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Link Posted: 3/30/2010 10:09:32 AM EST
[#1]



Quoted:


aluminum.  there is a problem with all aluminum in that it has a finite endurance limit.  what this means is no matter how slight the repetitive stress, all aluminum will fail.  take for example valve springs on a car, these cycle once every two engine revolutions and considering the engine must last at least 100k miles at about 2500 revolutions per mile, that means  125 million cycles.  valve spring failure is very rare because they are designed for a stress well below the infinite limit which most steels have.  but aluminum has no infinite stress limit.



this part of the pistol is not only highly stressed, it is also subject to notching from the cylinder gap.  so most have a hard steel alloy shield.  if that fails, the aluminum will become eroded and this induces a stress concentration area.





In this case, the frame is Titanium.



 
missing
Link Posted: 3/30/2010 10:13:13 AM EST
[#2]
Quoted:

Quoted:
aluminum.  there is a problem with all aluminum in that it has a finite endurance limit.  what this means is no matter how slight the repetitive stress, all aluminum will fail.  take for example valve springs on a car, these cycle once every two engine revolutions and considering the engine must last at least 100k miles at about 2500 revolutions per mile, that means  125 million cycles.  valve spring failure is very rare because they are designed for a stress well below the infinite limit which most steels have.  but aluminum has no infinite stress limit.

this part of the pistol is not only highly stressed, it is also subject to notching from the cylinder gap.  so most have a hard steel alloy shield.  if that fails, the aluminum will become eroded and this induces a stress concentration area.


In this case, the frame is Titanium.
 


I don't think you're correct about that.
Link Posted: 3/30/2010 10:13:26 AM EST
[#3]
Shoulda bought a Ruger.  
Link Posted: 3/30/2010 10:18:01 AM EST
[#4]
Quoted:
I have a 329PD; I would like to know what happened to that revolver.

I know that the blast shield at the barrel/cylinder gap can fall out; if he kept shooting with it missing I can see it eating through the topstrap and causing this.


My guess.
Link Posted: 4/2/2010 3:55:20 AM EST
[#5]
Quoted:
Quoted:

In this case, the frame is Titanium.
 


I don't think you're correct about that.



From S&W's Site "Smith & Wesson combined a Scandium alloy frame with a Titanium cylinder to build the strongest and lightest weight .44 Magnum revolver made."
They don't specify what the other component of the alloy is, but it would most likely be Aluminum.

After (admittedly, very little) research, mostly on wiki...it seems the most common use for Scandium is to add it to Aluminum for strength.

My 340SC, the older model, is a handful with .38 loads and is down right unpleasant to shoot with .357 loads. I would hazard to guess that the 329PD is absolutely unruly and painful to shoot.
Having said that....I'd love to have one.
Link Posted: 4/2/2010 4:06:32 AM EST
[#6]
Quoted:
A newer S&W sending its barrel downrange. Like that's never happened before.

Typical S&W quality nowadays.

If you want a good DA revolver, buy vintage or buy Ruger.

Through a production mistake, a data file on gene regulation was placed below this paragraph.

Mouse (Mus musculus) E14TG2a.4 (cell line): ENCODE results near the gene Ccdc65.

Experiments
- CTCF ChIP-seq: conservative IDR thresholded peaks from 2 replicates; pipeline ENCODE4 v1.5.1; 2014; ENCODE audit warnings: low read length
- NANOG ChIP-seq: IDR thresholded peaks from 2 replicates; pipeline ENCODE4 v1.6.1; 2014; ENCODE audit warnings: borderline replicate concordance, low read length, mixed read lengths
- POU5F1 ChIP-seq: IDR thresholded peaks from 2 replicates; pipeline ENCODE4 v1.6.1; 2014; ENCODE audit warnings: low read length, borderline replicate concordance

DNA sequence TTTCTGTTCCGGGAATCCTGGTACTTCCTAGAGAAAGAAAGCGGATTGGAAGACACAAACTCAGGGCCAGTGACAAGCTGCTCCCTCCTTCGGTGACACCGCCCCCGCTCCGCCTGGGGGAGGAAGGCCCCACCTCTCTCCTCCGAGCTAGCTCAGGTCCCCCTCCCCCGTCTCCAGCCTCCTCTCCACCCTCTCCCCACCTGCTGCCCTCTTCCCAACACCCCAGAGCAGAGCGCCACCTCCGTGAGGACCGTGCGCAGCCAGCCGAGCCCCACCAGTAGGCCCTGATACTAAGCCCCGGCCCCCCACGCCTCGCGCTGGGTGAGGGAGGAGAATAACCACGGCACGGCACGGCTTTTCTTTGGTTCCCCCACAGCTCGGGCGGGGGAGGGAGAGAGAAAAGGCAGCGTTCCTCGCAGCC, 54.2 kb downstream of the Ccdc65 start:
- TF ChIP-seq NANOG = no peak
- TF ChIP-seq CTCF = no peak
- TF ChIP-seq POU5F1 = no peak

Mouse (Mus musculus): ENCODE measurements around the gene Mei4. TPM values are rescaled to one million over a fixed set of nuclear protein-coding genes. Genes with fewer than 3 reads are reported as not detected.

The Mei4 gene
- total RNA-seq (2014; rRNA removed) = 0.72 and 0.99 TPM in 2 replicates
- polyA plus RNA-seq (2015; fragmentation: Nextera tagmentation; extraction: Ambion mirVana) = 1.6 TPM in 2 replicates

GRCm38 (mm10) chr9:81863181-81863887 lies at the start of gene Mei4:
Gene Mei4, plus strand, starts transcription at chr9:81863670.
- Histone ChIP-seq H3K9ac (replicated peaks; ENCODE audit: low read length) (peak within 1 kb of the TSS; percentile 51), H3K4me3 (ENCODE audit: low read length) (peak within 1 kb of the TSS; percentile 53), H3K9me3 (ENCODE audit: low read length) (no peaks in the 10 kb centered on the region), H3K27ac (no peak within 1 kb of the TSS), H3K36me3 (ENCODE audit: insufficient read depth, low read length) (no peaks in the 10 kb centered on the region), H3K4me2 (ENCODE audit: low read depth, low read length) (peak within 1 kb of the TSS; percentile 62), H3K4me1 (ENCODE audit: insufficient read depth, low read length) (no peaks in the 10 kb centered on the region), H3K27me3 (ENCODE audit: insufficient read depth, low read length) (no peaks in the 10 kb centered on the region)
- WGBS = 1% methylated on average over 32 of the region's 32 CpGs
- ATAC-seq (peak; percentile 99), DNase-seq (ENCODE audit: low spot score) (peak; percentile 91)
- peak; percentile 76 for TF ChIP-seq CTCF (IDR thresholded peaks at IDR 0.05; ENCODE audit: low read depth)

S&W used to make basically perfect guns, the quality level was amazing. Right up until about 1995 or so.  

People need to understand this: the gun manufacturers have completely run out of innovations to get gun buyers excited enough to buy a new gun.  So they come up with "improvements" that look good on paper but are fucking retarded.

Like ultra-light magnum guns.  or lever guns that fire incredo-recoiling cartridges.   or regular commercial guns recycled into dorky tacticool mode.  or handguns that fire 50 bmg.

this airweight 44 mag is about the stoopidest idea i ever saw.  completely absurd waste of money.
Link Posted: 4/2/2010 4:07:38 AM EST
[#7]
Quoted:
Quoted:
Quoted:

In this case, the frame is Titanium.
 


I don't think you're correct about that.



From S&W's Site "Smith & Wesson combined a Scandium alloy frame with a Titanium cylinder to build the strongest and lightest weight .44 Magnum revolver made."
They don't specify what the other component of the alloy is, but it would most likely be Aluminum.

After (admittedly, very little) research, mostly on wiki...it seems the most common use for Scandium is to add it to Aluminum for strength.

My 340SC, the older model, is a handful with .38 loads and is down right unpleasant to shoot with .357 loads. I would hazard to guess that the 329PD is absolutely unruly and painful to shoot.
Having said that....I'd love to have one.


Scandium alloy frames are basically aluminum with extremely small amounts of scandium added to the alloy.
Link Posted: 4/2/2010 4:46:15 AM EST
[#8]
Quoted:
Quoted:

Quoted:
Any idea as to what caused the .44 to KB?

If I had to guess it would be that there was a hairline fracture or something caused previously by who knows what. The shots sounded normal and then one was really loud.  
It was not a squib. It also was not a blockage issue.


Given that it was an airweight, I have to wonder if he was able to tell the difference between a KB and a normal discharge

44 mag out of an airweight probably feels like a KB every shot


Probably more common than it seems-non-steel frame+magnum caliber=KB waiting to happen.
Link Posted: 4/2/2010 4:53:10 AM EST
[#9]
Quoted:
Quoted:
A newer S&W sending its barrel downrange. Like that's never happened before.

Typical S&W quality nowadays.

If you want a good DA revolver, buy vintage or buy Ruger.


S&W used to make basically perfect guns, the quality level was amazing. Right up until about 1995 or so.  

People need to understand this: the gun manufacturers have completely run out of innovations to get gun buyers excited enough to buy a new gun.  So they come up with "improvements" that look good on paper but are fucking retarded.